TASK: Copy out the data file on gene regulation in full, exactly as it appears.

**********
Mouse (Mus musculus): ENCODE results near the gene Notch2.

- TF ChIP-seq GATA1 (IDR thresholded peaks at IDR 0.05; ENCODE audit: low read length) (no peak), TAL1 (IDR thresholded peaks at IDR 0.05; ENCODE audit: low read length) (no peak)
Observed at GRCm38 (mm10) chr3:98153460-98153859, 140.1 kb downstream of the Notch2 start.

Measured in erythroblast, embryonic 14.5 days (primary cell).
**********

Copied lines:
Mouse (Mus musculus): ENCODE results near the gene Notch2.

- TF ChIP-seq GATA1 (IDR thresholded peaks at IDR 0.05; ENCODE audit: low read length) (no peak), TAL1 (IDR thresholded peaks at IDR 0.05; ENCODE audit: low read length) (no peak)
Observed at GRCm38 (mm10) chr3:98153460-98153859, 140.1 kb downstream of the Notch2 start.

Measured in erythroblast, embryonic 14.5 days (primary cell).